Since the ICC of 0.5 observed in our study was considerably lower than the anticipated ICC of 0.8 that had been used for sample size calculation, the study can be considered underpowered. Furthermore, a power calculation was performed only for the primary analysis, i.e. the detection of the ICC. As the further statistical analyses were only explorative secondary analysis, we did not adjust the p-value for multiple testing. Hence, all further results need to be interpreted with caution. We did not apply a qualitative approach (e.g. focus groups) to ensure that all questions were understood adequately by all participants before beginning the validation process of the scale. This might have added to the rather low agreement between self- and proxy-assessment. We did not assess test-retest reliability since we assumed substantial intra-individual variance of the FAST score over time and concluded this would bias the results. However, we may have been able to assess test-retest reliability by choosing a rather short time gap between the two points of inquiry. Furthermore, we did not assess concurrent validity of the FAST with already validated IADL scales since there is no comparable scale in German language containing all relevant IADL dimensions that have been validated in samples of the general population and could be used as a reference standard.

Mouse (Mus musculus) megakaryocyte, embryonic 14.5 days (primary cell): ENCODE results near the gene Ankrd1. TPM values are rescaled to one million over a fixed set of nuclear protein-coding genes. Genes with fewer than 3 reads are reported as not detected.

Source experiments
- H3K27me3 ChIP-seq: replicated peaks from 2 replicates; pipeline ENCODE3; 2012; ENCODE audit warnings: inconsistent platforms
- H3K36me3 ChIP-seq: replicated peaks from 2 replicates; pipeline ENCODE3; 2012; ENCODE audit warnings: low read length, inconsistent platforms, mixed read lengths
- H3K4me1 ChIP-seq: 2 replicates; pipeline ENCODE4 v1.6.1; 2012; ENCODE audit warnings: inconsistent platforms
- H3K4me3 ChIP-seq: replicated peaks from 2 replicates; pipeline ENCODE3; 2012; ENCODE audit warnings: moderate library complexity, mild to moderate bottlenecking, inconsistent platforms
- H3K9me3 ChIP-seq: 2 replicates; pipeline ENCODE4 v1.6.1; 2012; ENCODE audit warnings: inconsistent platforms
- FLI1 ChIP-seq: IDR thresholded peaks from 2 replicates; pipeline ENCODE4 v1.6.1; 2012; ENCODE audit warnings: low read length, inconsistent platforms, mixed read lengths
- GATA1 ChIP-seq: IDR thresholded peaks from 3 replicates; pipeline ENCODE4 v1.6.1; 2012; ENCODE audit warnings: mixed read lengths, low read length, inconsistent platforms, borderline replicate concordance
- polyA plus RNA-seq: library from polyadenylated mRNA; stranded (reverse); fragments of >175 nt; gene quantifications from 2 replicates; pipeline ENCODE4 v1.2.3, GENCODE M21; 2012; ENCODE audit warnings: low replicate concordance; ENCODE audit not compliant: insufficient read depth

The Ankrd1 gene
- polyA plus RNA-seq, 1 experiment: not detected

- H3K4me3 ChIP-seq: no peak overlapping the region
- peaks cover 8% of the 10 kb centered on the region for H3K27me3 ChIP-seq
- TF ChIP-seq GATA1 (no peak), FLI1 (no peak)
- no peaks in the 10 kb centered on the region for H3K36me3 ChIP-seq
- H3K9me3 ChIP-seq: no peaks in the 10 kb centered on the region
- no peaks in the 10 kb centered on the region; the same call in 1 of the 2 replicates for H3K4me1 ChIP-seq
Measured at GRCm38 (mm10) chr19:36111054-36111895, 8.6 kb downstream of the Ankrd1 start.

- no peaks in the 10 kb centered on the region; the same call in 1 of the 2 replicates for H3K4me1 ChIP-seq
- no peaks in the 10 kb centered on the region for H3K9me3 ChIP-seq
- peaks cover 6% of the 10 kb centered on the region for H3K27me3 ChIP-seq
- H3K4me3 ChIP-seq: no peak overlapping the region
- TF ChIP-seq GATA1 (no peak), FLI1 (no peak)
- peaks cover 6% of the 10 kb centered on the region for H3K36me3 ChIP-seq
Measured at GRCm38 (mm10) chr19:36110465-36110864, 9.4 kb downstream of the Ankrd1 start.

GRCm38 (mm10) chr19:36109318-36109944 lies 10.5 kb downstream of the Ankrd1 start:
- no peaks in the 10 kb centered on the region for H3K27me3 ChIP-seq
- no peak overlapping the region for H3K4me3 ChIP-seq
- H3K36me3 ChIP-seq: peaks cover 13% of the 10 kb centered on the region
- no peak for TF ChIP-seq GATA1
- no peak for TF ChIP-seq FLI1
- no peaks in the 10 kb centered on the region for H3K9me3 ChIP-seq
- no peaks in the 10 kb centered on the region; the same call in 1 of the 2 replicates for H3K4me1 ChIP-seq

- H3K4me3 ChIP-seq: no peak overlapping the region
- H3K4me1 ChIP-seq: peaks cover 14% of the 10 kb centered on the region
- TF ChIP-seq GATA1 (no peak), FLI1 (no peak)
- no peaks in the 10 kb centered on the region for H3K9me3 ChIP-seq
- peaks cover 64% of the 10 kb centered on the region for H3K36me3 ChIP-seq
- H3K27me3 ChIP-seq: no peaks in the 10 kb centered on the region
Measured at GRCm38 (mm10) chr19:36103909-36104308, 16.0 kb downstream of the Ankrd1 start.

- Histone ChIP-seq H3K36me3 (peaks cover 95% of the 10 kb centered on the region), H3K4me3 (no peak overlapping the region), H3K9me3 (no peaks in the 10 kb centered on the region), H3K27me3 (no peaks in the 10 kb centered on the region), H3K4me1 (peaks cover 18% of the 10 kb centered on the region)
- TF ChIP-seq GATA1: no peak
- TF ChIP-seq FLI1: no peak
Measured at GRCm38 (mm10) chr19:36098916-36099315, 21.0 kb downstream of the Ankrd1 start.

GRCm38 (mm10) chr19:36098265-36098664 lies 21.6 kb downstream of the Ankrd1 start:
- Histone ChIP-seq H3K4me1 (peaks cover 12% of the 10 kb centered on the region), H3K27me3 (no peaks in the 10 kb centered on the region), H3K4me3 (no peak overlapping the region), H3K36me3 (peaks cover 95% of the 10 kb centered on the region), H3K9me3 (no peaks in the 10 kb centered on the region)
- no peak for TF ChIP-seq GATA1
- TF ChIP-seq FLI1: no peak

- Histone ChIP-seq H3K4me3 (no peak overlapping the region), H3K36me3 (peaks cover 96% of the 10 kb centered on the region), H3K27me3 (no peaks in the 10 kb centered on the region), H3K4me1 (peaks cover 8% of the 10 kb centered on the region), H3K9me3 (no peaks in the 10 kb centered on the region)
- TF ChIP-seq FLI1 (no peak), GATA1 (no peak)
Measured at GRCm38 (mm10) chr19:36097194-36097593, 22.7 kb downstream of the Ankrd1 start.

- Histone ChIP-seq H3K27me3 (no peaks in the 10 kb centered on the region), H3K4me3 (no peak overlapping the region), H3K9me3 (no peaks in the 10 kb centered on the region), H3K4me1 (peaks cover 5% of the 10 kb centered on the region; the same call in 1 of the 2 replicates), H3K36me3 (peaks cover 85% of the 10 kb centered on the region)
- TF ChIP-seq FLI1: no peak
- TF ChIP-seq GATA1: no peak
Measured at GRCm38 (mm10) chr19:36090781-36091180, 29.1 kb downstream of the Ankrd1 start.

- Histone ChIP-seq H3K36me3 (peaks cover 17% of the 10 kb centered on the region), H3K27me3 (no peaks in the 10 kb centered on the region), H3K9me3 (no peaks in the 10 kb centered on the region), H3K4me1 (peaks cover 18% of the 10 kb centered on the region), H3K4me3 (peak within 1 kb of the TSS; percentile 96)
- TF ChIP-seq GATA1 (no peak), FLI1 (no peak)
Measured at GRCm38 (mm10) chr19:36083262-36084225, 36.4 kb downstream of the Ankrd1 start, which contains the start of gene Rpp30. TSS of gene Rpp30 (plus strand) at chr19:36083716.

Still, the correlations and regression analyses with the above mentioned validated scales illustrate the high construct validity of the German version of the FAST. Yet, it has to be noted that the FAST score and the other variables utilized to evaluate construct validity were not gathered simultaneously. However, the time interval between the two points of inquiry was not longer than one week for most of the participants, leading to a substantial overlap of the timeframes of the observation periods covered per scale. Additionally, it is reasonable to assume that health-related quality of life and symptoms of depression and anxiety do not change substantially within only a few days. We did not perform a factorial analysis due to the small sample size. However, given that only very few items were modified, and given that the original factorial structure has been reproduced in other validation studies of the instrument [18-20], it can be supposed that the factorial structure of the German version is similar to the original one. As 18.5% of the pairs of raters conducted the FAST assessment unsupervised, some of them may have answered the questionnaires not independently. However, the raters that were inquired unsupervised had only poor agreement when being analysed separately. Hence, it seems unlikely that they agreed on results. Although this study examined participants of a broad age range, younger (30-40 years) and elderly (>70 years) subjects are underrepresented in our sample. The results are therefore restricted to middle-aged to early late-aged adults. The generalizability of this study is further limited, since only participants with a cohabitating partner were recruited.